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Oilmen Upset About New County Seal

Planned removal of derricks symbolizing vast oil fields does not sit well in Signal Hill.

September 13, 2004|Nancy Wride | Times Staff Writer

Giant derricks bray loudly outside Curley's Cafe as the oilmen of Signal Hill ponder the questions of the day.

At this institution in the heart of what a century ago was the nation's richest oil field, question No. 1 is: Who will get stuck with the breakfast tab? And question No. 2 is: What bonehead decided to strip the county seal of its oil derricks?

"You got to be kidding me. This is important history they want to lose," scoffs Robert Lee, 80, as he heads out to his 10-acre oil field near a Signal Hill golf course.

Much civic hubbub has ensued since the Los Angeles County Board of Supervisors opted to have the county seal redrawn to avoid a threatened lawsuit by the American Civil Liberties Union.

For The Record
Los Angeles Times Tuesday September 14, 2004 Home Edition Main News Part A Page 2 National Desk 1 inches; 59 words Type of Material: Correction
County seal -- A story in Monday's California section about proposed changes to the Los Angeles County seal incorrectly suggested that a cross was removed from an image of a mission. In fact, the original seal had a cross above an image of the Hollywood Bowl. As part of the redesign, officials added a mission to the proposed seal.
For The Record
Los Angeles Times Thursday September 16, 2004 Home Edition Main News Part A Page 2 National Desk 1 inches; 43 words Type of Material: Correction
L.A. County seal -- In some editions of Monday's California section, a photo caption with an article about changes in the Los Angeles County seal referred to a man standing in front of an oil derrick. He was shown with an oil pump.

The ACLU contends that a cross on the seal's mission suggested government promotion of a religion, so the county commissioned an artist whose latest revision will come before the Board of Supervisors this week.

Although most of the controversy over the new seal has been about the removal of the cross, it's another change that has this corner of Los Angeles County upset.

At the far right corner of the seal, officials have removed the three derricks, meant to symbolize the vast oil fields of Signal Hill and Long Beach. In its place is an image of the Hollywood Bowl above several stars; an homage to the entertainment industry.

To the folks at Curley's and elsewhere in onetime oil country, the new seal is an unforgivable slight and just one more sign that the industry they devoted their lives to is quickly fading from memory.

Over the last two decades, many of the last remaining pumping fields have yielded to development. Signal Hill -- once so covered with derricks that it was nicknamed "Porcupine Hill" -- is rapidly sprouting upscale homes.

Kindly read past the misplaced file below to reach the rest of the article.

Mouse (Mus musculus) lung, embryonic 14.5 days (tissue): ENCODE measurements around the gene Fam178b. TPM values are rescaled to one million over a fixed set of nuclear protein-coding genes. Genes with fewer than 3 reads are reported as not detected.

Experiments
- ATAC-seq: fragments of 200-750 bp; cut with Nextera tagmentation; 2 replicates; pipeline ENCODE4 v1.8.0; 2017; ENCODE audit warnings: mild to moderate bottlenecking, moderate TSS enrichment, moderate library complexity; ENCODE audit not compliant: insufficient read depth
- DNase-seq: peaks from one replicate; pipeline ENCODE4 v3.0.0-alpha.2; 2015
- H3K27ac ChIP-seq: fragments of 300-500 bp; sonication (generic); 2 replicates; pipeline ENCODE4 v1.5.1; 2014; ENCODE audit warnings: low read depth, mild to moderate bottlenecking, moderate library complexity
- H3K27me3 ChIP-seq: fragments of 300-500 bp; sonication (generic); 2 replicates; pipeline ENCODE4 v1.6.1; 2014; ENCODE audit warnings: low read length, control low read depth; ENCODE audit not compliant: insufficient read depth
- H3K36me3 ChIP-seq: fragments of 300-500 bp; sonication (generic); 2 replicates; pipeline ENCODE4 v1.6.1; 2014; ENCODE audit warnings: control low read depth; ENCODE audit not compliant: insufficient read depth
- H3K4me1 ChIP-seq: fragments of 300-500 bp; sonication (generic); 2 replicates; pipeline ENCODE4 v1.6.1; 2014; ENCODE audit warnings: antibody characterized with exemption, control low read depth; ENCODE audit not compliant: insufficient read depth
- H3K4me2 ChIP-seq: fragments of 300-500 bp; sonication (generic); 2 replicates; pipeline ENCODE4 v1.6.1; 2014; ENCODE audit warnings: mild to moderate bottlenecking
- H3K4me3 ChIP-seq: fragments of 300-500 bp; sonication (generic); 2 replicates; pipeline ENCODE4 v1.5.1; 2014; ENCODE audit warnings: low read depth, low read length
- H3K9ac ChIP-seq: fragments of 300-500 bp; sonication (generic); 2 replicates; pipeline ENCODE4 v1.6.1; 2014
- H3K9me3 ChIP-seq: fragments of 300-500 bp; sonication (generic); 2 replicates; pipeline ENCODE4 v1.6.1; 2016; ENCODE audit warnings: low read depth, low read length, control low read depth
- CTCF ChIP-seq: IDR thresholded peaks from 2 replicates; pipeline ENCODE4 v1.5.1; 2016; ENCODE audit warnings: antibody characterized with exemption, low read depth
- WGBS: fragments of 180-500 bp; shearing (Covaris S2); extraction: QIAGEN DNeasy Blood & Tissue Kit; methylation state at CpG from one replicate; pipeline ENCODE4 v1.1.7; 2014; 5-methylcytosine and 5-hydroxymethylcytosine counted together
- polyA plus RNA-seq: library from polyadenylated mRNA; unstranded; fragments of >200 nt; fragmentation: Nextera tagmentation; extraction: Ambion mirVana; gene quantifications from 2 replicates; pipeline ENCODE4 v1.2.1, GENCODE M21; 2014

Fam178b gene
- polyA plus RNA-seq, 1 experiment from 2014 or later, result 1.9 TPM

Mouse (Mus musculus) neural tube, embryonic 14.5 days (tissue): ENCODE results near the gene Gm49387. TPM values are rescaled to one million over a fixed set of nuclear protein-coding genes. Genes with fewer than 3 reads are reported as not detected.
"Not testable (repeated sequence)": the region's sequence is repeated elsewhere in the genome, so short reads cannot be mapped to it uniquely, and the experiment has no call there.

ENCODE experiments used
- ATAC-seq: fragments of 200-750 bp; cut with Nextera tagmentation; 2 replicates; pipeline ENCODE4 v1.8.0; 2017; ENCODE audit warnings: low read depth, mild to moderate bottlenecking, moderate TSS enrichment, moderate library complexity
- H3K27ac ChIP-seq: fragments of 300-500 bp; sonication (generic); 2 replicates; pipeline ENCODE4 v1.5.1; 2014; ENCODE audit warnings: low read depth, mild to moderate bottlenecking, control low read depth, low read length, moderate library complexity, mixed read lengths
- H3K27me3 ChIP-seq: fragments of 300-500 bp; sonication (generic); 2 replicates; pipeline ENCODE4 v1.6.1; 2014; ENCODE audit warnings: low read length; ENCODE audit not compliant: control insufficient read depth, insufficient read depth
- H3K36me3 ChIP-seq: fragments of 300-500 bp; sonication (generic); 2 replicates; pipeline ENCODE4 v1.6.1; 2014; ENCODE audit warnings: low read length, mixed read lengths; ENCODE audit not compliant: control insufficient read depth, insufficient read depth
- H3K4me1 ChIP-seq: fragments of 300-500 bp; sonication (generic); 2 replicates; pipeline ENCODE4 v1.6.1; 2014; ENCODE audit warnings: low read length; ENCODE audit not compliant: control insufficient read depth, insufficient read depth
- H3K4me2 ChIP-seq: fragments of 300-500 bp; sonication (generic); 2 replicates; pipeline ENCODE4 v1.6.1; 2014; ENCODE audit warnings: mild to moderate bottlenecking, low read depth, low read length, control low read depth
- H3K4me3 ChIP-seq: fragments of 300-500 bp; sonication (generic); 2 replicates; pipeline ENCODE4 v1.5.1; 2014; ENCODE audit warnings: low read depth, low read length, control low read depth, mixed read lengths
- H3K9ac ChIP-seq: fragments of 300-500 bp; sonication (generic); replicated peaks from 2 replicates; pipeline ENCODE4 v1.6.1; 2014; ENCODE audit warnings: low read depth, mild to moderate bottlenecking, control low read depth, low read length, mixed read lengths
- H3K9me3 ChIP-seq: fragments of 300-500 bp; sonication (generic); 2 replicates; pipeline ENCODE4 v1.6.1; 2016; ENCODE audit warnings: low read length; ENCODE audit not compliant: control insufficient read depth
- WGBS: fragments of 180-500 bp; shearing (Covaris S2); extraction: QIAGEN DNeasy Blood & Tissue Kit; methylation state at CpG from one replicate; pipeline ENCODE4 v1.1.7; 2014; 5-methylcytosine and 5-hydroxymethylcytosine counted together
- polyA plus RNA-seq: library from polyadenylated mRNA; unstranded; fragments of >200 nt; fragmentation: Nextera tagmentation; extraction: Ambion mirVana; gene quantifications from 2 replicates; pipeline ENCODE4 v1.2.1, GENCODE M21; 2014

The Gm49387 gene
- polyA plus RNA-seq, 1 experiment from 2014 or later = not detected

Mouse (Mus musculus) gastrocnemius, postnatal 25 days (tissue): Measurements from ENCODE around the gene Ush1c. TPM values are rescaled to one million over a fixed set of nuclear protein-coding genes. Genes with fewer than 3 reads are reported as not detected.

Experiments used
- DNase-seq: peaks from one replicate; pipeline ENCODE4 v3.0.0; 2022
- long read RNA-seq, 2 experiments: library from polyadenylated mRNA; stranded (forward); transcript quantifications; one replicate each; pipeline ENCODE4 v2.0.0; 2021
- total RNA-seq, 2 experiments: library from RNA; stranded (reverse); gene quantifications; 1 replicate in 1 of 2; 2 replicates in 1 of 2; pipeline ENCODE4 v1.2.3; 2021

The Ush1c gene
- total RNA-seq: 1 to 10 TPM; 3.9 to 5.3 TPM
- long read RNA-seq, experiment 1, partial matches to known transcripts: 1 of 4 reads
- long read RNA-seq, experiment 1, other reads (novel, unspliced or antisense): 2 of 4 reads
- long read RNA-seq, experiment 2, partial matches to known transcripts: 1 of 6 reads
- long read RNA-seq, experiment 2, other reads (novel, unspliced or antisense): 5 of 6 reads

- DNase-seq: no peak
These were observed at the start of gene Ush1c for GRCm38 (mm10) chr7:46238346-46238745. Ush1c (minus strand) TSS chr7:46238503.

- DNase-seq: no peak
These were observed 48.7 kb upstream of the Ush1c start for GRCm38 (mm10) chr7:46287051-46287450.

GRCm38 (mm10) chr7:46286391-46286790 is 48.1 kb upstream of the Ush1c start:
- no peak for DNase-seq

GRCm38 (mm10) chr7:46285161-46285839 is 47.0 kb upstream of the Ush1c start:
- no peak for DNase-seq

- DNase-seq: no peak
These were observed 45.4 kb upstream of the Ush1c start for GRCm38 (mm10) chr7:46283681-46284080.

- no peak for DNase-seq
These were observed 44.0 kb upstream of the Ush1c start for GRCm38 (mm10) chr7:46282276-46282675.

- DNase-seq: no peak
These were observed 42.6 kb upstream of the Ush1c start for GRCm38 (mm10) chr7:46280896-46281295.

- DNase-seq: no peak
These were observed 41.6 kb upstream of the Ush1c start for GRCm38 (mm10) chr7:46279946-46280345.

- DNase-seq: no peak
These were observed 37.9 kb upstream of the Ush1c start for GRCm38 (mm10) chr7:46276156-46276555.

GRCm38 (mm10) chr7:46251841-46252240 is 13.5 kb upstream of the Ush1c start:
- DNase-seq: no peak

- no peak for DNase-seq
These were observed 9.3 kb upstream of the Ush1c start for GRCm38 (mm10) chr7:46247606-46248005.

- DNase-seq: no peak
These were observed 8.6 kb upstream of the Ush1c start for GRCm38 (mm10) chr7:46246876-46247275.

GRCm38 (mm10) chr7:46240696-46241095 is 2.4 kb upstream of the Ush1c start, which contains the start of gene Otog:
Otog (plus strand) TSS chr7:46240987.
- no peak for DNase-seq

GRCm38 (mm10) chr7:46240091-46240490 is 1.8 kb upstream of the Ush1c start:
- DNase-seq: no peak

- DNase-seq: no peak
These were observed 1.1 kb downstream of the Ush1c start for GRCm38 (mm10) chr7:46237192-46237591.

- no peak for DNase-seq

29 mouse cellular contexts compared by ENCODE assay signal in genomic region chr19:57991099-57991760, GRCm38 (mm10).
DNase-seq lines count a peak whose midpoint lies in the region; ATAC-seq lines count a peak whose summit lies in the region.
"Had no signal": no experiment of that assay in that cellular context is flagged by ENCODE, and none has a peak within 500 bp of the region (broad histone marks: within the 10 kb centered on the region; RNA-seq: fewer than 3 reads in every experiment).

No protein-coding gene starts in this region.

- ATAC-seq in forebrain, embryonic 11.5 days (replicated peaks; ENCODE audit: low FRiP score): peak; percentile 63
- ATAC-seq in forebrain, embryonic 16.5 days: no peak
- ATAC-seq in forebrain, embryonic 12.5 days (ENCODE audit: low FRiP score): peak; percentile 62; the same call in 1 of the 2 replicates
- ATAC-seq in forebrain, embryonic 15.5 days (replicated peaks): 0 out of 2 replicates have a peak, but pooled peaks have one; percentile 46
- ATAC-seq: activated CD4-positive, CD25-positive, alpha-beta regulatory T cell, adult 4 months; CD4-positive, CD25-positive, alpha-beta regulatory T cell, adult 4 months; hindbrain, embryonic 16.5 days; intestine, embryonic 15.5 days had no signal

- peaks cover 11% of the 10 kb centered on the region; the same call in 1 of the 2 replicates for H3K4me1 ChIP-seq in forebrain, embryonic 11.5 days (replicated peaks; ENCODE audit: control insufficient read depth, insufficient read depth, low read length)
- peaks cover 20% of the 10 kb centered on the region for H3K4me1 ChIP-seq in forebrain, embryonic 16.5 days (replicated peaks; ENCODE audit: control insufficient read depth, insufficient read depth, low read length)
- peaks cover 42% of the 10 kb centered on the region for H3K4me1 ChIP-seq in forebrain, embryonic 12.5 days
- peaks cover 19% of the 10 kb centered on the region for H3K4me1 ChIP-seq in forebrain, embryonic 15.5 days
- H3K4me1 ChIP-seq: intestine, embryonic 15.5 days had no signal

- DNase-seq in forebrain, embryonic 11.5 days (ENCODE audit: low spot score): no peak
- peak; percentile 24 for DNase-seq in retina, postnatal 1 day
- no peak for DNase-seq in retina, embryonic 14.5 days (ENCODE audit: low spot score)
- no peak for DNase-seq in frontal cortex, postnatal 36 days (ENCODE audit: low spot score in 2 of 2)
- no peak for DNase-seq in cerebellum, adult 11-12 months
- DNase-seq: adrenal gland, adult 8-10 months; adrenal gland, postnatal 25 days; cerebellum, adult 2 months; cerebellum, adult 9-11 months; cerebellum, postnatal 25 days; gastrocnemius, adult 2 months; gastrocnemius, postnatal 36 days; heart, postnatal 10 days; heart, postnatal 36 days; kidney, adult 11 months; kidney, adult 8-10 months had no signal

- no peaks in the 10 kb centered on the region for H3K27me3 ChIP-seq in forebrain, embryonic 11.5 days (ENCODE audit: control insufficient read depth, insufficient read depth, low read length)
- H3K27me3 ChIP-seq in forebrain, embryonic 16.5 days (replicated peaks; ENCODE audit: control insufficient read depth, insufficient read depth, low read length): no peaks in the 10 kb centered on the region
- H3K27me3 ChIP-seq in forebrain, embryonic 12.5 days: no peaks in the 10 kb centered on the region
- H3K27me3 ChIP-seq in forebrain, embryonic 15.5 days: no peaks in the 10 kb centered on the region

"In my city, that history of oil is really important, especially to the old-timers," said Signal Hill Mayor Erin Ward, who plans to protest the proposed change when the Board of Supervisors takes the matter up Tuesday.

"The oil wells aren't the problem, and I don't think they should get rid of the cross either. But while they're at it, they're going to modernize the seal and take out most of the history in my opinion."

Besides Curley's, one of the bigger bastions of oil old-timers is the Petroleum Club of Long Beach, where there was indignation aplenty about the potential loss of the black gold legacy from the county's seal.

Members still clink highball glasses in red-leather booths and dance in the ballroom as they did in oil's 1950s and '60s heyday. Over the last generation, membership has declined as it ages and the petroleum industry changes and moves to cheaper operations abroad.

Nobody is a stranger here amid the suits with Chevron or Standard Oil tie clasps, observed Richard Cazaras, who started working for Chevron as a filling station attendant and spent 44 years rising in the corporation. He and his wife, Ernestine, of Seal Beach are considered younger members.

Of the seal's missing three oil derricks, Cazaras and several oil men said they couldn't believe county officials want to wipe out history, either religion or oil's role in the region's development.

"Ludicrous," said Bob Potthast, 79, who worked for Shell Oil in Illinois, Indiana and Ohio before relocating in 1955 to Southern California. He worked for Southern Pacific Pipeline, which he called the first company to pipe finished products such as gasoline and jet fuel out of the state for the government and all the big oil firms.

"The missions and the oil helped create whole cities," Potthast said as friends arrived for the group birthday dinner. "It's the history here. What are they going to do next, rename Los Angeles and Santa Barbara because they mean angels and saints? I guess they can cancel Christmas and Santa Claus next."

"I say leave it alone," growled Bob Corlett, a manufacturer's representative who sells to the petroleum industry.

Behind him along the length of the chandeliered ballroom is a mural of Signal Hill in its oil-producing heyday of 1925.

In 1921, a single well called Alamitos No. 1 gushed such a geyser of crude that it drew 15,000 spectators on its first day, a scene vividly captured by Upton Sinclair in his book "Oil!" The well at Hill Street and Temple Avenue was on 1,400 acres -- of mostly independent operators -- that swiftly became the world's richest oil field.

It also turned Los Angeles County into the fifth-largest oil producer in the world, according to "Los Angeles A-Z: An Encyclopedia of Los Angeles" by Leonard and Gail Pitt, published in 1997.

Author and lifelong Lakewood resident D.J. Waldie observed that California had no coal that fueled industrialization elsewhere in the nation.

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